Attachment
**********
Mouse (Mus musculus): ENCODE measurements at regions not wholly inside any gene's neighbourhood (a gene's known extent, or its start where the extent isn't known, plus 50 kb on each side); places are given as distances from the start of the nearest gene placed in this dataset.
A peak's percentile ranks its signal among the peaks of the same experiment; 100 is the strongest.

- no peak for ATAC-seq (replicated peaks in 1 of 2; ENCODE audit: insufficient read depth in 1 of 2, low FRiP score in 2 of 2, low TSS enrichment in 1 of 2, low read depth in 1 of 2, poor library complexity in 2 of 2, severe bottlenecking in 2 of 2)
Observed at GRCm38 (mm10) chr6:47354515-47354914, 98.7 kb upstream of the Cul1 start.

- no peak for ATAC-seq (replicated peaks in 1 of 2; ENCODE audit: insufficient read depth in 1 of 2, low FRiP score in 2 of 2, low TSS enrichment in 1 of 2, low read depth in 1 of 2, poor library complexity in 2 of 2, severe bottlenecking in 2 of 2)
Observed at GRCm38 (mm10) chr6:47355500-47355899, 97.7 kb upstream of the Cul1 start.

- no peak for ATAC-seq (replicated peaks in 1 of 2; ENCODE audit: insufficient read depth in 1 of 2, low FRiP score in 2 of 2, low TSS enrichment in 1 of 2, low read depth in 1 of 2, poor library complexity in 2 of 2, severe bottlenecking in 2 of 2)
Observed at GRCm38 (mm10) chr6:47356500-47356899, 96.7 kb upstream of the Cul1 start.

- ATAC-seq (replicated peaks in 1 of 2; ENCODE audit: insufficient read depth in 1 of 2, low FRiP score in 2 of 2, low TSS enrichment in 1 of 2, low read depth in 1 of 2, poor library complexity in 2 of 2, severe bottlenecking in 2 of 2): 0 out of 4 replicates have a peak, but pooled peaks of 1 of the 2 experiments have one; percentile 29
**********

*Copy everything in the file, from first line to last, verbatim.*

Mouse (Mus musculus): ENCODE measurements at regions not wholly inside any gene's neighbourhood (a gene's known extent, or its start where the extent isn't known, plus 50 kb on each side); places are given as distances from the start of the nearest gene placed in this dataset.
A peak's percentile ranks its signal among the peaks of the same experiment; 100 is the strongest.

- no peak for ATAC-seq (replicated peaks in 1 of 2; ENCODE audit: insufficient read depth in 1 of 2, low FRiP score in 2 of 2, low TSS enrichment in 1 of 2, low read depth in 1 of 2, poor library complexity in 2 of 2, severe bottlenecking in 2 of 2)
Observed at GRCm38 (mm10) chr6:47354515-47354914, 98.7 kb upstream of the Cul1 start.

- no peak for ATAC-seq (replicated peaks in 1 of 2; ENCODE audit: insufficient read depth in 1 of 2, low FRiP score in 2 of 2, low TSS enrichment in 1 of 2, low read depth in 1 of 2, poor library complexity in 2 of 2, severe bottlenecking in 2 of 2)
Observed at GRCm38 (mm10) chr6:47355500-47355899, 97.7 kb upstream of the Cul1 start.

- no peak for ATAC-seq (replicated peaks in 1 of 2; ENCODE audit: insufficient read depth in 1 of 2, low FRiP score in 2 of 2, low TSS enrichment in 1 of 2, low read depth in 1 of 2, poor library complexity in 2 of 2, severe bottlenecking in 2 of 2)
Observed at GRCm38 (mm10) chr6:47356500-47356899, 96.7 kb upstream of the Cul1 start.

- ATAC-seq (replicated peaks in 1 of 2; ENCODE audit: insufficient read depth in 1 of 2, low FRiP score in 2 of 2, low TSS enrichment in 1 of 2, low read depth in 1 of 2, poor library complexity in 2 of 2, severe bottlenecking in 2 of 2): 0 out of 4 replicates have a peak, but pooled peaks of 1 of the 2 experiments have one; percentile 29